Dennis --

This "supply and demand" thing you talked about that "real economists" teach -- perhaps you could point out a real economist who can explain how stimulating demand can increase supply when the problem is a lack of capital to support production. If you tax production to stimulate demand, how does that solve the capital problem? If you print or borrow money to stimulate demand, how does that not create inflation? And wouldn't it be the increase in money supply that drove up prices, not a shortage of goods for which there was little demand at the pre-stimulus price?

Eric --

A quibble with your quibble: I'm sure there were non-Austrians predicting the burst of the Housing bubble, perhaps even a psychic or two nailed it. What impressed me about the Austrians is that they didn't just predict the bust -- three, four and five years ago when everyone else was riding the wave -- but they predicted precisely the way the bubble would burst. First in the capital intensive mfg areas, then in the financial industry, and finally in retail sales -- all consistent with the malinvestment theory and government policy sending bad market signals.

I'm with the guy who thinks Limbaugh speaks for republicans. If he doesn't make it, I think Sarah Bachman is a a really good choice.
Wouldn't it be a good idea if everyone who runs for office must take a basic citizenship test, somewhat like immigrants do before becoming citizens? So that we know they know there are 3 co-equal branches of government, and a Constitution that in theory protects us from unreasonable searches and seizures, insures habeas corpus and the like. And why it isn't really a good idea if the majority rules in ALL cases. Look at California. Some people would like to go back to medieval governance (sort of) and burn anyone deemed a witch at the stake. That would get results!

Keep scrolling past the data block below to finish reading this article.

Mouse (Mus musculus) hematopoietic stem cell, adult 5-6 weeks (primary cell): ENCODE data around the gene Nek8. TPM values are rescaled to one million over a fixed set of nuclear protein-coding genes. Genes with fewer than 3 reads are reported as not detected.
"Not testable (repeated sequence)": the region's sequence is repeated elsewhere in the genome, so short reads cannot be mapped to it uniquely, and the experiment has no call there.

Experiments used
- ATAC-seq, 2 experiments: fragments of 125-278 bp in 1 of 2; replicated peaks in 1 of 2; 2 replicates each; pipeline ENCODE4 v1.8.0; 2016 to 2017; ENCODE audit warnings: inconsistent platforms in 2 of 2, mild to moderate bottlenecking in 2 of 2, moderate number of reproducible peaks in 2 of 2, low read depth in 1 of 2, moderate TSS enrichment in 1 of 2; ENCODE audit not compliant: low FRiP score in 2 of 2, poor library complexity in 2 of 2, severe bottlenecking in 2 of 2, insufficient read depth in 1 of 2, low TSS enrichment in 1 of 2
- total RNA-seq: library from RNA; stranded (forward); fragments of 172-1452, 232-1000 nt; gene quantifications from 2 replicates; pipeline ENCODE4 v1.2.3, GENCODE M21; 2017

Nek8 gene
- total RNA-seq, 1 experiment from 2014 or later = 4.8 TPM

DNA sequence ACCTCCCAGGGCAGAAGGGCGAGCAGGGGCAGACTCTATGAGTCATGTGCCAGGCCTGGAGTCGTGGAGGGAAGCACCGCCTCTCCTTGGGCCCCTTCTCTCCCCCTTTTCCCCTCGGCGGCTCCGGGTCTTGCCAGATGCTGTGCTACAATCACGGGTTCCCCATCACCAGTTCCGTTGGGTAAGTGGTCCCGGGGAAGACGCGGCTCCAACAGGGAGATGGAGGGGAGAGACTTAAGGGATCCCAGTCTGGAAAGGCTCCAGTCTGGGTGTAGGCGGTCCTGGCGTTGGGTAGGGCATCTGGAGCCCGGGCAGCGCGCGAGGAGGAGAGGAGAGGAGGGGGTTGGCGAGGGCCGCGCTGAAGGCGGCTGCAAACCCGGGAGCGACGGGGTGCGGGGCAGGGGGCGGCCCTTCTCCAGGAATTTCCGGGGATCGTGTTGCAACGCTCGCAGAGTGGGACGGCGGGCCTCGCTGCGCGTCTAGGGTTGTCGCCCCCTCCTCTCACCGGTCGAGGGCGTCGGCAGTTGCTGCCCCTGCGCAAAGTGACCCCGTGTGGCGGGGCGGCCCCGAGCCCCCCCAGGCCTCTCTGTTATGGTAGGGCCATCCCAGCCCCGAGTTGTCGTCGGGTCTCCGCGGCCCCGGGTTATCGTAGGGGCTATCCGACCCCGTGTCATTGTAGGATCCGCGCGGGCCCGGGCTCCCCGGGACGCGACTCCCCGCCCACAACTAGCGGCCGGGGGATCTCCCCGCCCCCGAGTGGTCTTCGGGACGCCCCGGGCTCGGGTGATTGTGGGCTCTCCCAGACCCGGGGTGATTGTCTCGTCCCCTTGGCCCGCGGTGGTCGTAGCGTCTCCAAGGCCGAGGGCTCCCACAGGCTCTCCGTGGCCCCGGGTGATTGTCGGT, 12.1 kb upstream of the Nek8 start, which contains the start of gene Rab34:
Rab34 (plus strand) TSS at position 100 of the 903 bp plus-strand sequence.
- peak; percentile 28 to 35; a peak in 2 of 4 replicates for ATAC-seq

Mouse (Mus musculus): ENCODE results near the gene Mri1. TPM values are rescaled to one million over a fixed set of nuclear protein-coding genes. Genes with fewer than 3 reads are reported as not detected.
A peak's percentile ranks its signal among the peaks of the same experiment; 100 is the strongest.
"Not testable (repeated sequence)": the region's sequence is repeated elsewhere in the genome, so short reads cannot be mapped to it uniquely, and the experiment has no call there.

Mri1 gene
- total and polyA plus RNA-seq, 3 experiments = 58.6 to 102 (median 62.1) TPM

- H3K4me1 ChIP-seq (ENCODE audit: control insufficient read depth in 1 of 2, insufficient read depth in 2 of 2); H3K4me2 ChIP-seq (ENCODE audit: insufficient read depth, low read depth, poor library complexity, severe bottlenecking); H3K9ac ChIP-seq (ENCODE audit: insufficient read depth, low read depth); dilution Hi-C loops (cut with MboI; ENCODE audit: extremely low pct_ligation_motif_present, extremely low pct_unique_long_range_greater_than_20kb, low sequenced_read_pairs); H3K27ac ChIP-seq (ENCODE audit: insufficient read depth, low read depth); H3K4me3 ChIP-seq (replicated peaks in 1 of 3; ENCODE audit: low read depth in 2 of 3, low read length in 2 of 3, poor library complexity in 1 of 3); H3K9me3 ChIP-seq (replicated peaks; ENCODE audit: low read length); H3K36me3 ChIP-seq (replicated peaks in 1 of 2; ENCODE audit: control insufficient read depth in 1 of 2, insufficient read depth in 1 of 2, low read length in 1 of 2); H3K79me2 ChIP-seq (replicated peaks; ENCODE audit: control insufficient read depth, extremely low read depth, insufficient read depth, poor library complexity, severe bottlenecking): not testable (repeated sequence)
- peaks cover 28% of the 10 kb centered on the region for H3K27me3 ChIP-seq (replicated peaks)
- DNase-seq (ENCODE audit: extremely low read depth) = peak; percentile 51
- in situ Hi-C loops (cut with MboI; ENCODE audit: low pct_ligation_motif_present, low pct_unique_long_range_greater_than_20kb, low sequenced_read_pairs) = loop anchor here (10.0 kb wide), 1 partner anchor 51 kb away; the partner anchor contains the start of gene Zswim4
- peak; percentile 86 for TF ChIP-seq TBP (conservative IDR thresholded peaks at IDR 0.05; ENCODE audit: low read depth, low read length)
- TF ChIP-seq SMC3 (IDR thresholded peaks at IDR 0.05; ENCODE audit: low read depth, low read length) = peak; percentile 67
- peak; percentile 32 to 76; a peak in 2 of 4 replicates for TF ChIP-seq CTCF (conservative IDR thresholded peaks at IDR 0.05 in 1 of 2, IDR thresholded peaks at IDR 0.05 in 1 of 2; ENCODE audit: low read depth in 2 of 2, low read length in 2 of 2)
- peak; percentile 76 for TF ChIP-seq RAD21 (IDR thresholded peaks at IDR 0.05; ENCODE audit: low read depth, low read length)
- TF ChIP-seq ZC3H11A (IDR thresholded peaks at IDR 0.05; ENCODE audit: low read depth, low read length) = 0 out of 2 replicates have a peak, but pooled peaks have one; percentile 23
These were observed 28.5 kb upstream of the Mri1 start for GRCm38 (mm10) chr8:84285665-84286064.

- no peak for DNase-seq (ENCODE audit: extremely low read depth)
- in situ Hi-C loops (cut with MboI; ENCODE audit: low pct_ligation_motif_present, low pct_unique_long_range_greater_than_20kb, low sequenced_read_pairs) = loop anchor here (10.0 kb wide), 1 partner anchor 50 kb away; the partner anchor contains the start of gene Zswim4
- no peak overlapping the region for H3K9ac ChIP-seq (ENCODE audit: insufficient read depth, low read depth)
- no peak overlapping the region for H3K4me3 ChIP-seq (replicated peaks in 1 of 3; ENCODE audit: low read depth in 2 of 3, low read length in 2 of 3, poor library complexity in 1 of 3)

If they couldn't pass a basic citizenship test, they are unable to run for office.

"There are only two things that the Austrian economists actually made up. One was to define a free market as a market with no government intervention (a silly and self-serving redefinition of how real economists define a free market)."

This point is too vital to go unremarked, because it carries with it the basic yet rarely acknowledged truth that without regulation, a free market cannot be sustained.

Regulations take various forms. Some protect consumers. Some protect broader societal values such as worker safety or the environment. We can argue endlessly the need for such regulations or the best means to achieve such ends.